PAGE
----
Preventing Urinary Tract Infections
Some women are more susceptible to UTIs than others. If you regularly get UTIs – or just more frequently than you’d like! – taking preventive measures may help to decrease the frequency of your infections. Here a few tips for healthy bladder function that can keep UTIs at bay:
- Stay hydrated! This is the simplest and most important step. However, don’t force fluids. Drink when you are thirsty and avoid dehydration, but excessive fluid intake can change the pH balance of your urine and also lead to an increased susceptibility to infections.
- Try not to hold your bladder for extended periods of time.
- Take daily supplements, including…
- 1000mg of vitamin C to increase the acidity of your urine and reduce the growth of harmful bacteria
- 36mg of cranberry – the active ingredient Proanthocyanidin helps prevent bacteria from adhering to the bladder lining (make sure you take a supplement made from the inner portion of the berry, not from the skin)
- 2gm of D-Mannose
- Use Methiamine (Urex) – a prescription medication that acidifies the urine – for persistent recurring infection prevention.
- Regulate the balance of bacteria with probiotic lactobacillus. This can be taken intravaginally with Lactin-V for five days a week to treat your UTI, followed by one day per week for prevention. Alternatively, oral probiotics Rhamunosus or L. Reuteri can be taken twice weekly for prevention.
- Apply vaginal estrogen to restore a normal pre-menopausal vaginal environment. Estrogen cream restores the normal pH of the vagina, increasing the moisture and elasticity to the vaginal tissue, which, in turn, prevents migration of bacteria up into the bladder. Vaginal estrogens come in cream, pills, and an estrogen ring. (Note: oral estrogen replacement is not a substitute for vaginal estrogen.)
If you are unable or prefer not to use estrogen, consider Mona Lisa Touch vaginal laser therapy, which works to restore the vaginal tissues to premenopausal states.
A cranberry a day keeps the doctor away
Well, probably not, but a concentrated dose of cranberry has proven helpful in the prevention of UTIs. The active ingredient is thought to be Proanthocyanidins (PAC), which is found in many products (including red wine!), but the concentration in cranberry is quite high. There are a variety of PACs, but two types – dimers and trimmers – are thought to have the best absorption in the gastrointestinal tract. Cranberries contain 25mgs of PAC dimers per 100gm of edible food. If the recommended dose of PAC’s for urinary tract infection prevention is 36mg per day it would take a minimum of 3600gms of cranberry per day (1 cup = 100gm). That’s a lot of cranberry! This is why supplements are recommended for a concentration of Proanthocyanidins. Read the label on your bottle – you may need to take several pills to get an effective daily dosage.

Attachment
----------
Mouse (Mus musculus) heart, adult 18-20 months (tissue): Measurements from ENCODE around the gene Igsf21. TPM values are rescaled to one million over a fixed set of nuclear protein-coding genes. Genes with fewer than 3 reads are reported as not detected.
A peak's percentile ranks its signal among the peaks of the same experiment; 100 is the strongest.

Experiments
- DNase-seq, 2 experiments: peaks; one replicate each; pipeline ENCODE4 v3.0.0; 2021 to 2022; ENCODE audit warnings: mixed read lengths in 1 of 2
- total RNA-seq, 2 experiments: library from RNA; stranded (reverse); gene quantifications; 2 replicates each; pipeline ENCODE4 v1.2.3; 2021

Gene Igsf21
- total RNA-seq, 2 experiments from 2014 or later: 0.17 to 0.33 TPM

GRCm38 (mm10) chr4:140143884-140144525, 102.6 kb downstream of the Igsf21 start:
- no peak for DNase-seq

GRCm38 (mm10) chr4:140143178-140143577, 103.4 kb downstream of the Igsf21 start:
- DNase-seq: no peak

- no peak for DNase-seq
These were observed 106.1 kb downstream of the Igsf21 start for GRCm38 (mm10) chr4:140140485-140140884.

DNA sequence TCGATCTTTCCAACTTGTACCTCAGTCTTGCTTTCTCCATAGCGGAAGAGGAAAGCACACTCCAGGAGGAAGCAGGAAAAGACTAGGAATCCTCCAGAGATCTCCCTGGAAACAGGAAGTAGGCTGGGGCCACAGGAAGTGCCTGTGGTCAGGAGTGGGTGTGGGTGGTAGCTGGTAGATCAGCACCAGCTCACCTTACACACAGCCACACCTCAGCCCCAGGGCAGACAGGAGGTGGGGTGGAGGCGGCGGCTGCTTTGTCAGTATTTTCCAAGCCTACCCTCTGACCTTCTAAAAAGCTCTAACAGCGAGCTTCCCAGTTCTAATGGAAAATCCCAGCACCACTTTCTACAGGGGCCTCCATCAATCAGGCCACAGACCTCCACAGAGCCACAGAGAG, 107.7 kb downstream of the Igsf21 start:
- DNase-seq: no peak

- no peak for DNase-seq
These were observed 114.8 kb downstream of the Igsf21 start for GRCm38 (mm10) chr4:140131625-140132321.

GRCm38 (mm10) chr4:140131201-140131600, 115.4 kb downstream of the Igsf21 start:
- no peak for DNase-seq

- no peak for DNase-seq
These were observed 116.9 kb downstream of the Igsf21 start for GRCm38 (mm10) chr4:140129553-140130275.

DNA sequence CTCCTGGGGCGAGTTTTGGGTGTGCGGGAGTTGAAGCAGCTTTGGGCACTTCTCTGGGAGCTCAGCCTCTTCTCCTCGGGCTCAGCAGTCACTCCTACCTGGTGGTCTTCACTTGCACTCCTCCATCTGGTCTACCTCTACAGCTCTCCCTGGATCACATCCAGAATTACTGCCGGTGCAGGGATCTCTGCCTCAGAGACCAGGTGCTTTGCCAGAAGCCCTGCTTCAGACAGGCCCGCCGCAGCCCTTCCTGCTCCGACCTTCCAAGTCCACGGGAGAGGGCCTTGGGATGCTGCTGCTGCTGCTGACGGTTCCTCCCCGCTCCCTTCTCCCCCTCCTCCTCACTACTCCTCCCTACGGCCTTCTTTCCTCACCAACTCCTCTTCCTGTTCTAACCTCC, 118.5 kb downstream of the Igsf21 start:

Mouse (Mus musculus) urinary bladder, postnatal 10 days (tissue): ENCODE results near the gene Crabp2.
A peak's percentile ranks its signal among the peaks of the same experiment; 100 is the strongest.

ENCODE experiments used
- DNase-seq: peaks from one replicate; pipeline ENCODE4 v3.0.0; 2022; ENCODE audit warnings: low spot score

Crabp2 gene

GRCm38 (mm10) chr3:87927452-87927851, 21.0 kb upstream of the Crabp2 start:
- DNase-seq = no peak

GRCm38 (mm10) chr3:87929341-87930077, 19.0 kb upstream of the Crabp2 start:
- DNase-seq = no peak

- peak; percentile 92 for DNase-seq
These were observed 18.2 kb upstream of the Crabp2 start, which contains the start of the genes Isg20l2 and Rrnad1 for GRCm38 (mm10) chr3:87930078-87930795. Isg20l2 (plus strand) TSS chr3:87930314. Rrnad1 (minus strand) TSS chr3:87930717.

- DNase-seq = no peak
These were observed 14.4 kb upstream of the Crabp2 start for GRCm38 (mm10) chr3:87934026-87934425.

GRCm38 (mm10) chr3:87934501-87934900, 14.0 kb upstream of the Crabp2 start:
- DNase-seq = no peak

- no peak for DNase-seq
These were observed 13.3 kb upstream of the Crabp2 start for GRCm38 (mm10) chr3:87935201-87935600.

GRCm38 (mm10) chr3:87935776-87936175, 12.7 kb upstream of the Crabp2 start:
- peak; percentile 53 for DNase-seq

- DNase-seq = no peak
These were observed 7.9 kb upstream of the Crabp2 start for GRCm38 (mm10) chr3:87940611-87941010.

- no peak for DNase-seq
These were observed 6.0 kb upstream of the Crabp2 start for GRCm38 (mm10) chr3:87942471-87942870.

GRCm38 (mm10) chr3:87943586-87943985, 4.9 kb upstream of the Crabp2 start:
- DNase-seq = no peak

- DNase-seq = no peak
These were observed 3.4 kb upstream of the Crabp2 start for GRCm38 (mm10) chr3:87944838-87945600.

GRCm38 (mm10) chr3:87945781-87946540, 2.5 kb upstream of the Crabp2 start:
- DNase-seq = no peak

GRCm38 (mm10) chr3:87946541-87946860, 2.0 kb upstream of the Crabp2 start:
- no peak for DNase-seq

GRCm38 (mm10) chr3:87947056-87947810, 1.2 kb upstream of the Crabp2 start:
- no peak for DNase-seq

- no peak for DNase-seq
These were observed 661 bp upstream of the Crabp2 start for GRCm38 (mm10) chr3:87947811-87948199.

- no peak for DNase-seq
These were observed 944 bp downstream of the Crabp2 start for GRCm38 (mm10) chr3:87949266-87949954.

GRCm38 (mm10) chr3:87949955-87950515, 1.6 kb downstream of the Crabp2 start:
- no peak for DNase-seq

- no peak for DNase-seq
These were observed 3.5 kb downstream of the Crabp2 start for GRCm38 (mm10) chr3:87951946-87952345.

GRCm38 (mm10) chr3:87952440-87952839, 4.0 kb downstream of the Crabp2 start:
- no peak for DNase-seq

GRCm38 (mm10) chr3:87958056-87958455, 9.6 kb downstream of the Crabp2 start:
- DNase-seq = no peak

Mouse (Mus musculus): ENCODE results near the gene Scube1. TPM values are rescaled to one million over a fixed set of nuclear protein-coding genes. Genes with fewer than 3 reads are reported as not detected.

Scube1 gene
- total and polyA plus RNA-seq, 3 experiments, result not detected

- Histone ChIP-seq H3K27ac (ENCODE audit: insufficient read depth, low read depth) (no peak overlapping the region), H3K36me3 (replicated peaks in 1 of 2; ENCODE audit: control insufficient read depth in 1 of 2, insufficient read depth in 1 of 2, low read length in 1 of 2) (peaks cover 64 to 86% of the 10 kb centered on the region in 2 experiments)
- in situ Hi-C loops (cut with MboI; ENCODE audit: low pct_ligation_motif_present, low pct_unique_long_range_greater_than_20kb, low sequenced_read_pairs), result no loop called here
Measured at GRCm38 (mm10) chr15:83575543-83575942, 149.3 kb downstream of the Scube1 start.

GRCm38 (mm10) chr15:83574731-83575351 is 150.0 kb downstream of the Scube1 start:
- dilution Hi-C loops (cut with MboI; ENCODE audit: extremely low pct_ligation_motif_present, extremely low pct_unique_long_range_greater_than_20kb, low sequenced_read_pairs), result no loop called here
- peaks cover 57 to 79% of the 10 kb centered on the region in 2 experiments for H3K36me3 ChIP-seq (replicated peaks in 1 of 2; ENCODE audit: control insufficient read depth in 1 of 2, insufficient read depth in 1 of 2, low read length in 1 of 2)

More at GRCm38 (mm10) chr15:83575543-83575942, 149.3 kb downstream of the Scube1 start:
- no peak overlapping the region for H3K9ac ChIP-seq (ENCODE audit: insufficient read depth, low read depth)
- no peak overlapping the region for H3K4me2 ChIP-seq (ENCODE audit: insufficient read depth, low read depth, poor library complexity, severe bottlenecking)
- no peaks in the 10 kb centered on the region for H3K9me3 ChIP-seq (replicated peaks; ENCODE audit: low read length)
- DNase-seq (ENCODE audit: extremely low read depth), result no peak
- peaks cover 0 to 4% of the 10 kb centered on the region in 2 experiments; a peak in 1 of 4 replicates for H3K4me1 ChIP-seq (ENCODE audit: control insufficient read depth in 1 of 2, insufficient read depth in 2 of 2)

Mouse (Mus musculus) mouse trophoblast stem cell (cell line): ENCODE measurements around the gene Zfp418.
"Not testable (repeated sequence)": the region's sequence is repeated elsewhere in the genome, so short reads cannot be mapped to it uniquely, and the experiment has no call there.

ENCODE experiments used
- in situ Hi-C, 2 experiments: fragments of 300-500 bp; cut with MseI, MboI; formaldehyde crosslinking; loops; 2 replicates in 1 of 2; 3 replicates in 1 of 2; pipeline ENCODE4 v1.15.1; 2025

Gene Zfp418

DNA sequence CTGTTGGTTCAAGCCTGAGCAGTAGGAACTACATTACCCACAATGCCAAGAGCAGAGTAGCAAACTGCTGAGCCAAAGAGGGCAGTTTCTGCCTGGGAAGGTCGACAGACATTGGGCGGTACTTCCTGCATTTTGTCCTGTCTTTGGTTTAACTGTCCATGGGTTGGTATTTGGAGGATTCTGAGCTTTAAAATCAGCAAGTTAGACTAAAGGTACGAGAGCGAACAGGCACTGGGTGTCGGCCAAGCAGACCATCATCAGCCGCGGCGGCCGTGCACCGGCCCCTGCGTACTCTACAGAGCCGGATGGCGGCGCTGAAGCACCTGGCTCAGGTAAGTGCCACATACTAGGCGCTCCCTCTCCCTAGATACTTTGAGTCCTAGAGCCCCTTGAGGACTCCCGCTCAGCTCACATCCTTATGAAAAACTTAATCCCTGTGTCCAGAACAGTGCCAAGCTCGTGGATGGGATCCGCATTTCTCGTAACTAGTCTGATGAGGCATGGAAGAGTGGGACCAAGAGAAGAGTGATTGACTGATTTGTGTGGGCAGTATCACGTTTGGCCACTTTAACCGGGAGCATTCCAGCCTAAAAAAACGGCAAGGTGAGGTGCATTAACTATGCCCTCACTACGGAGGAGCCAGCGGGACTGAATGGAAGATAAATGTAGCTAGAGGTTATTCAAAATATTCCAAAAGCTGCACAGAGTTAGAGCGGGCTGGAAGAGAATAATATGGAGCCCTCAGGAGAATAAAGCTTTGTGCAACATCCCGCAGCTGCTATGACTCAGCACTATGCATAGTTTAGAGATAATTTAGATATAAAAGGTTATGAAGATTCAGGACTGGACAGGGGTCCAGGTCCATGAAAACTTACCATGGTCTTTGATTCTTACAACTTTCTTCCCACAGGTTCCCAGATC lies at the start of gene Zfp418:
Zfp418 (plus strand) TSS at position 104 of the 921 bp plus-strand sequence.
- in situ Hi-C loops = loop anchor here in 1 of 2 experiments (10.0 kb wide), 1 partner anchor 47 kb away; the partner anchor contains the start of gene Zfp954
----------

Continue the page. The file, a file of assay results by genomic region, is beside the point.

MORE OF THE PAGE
There are some circumstances that make women more prone to infections, such as traveling, sexual activity and swimming in pools or soaking in hot tubs.
Travel disrupts the routine, which can lead to bad bladder habits like dehydration and not using the bathroom frequently enough. If you’re prone to UTIs, make an effort to drink plenty of water and empty your bladder. You may also take antibiotics with you as back up.
Some women experience infections related to sexual activity. Drinking water and urinating after sex can help prevent infection and for some patients, a dose of antibiotics after sex can also help.
Everyone loves to soak in a hot tub or go for a dip in the pool, but many women claim a relationship between these activities and UTIs. It can be difficult to make a direct link between UTIs and pools, but if you suspect it’s a problem, the best thing to do is determine if there’s an infection present.
UTIs are not always a straightforward diagnosis. The symptoms are very similar to bladder irritation, which can be treated without antibiotics. Some patients take a dipstick urine check at home, in their primary care doctor’s office or an urgent care setting. These tests can be misleading; a patient may show a trace of blood in the urine and have the symptoms of a bladder infection, but get a negative result on the culture. In these situations, it’s helpful to see a urologist or urogynecologist who can help determine what’s really going on and how best to treat it.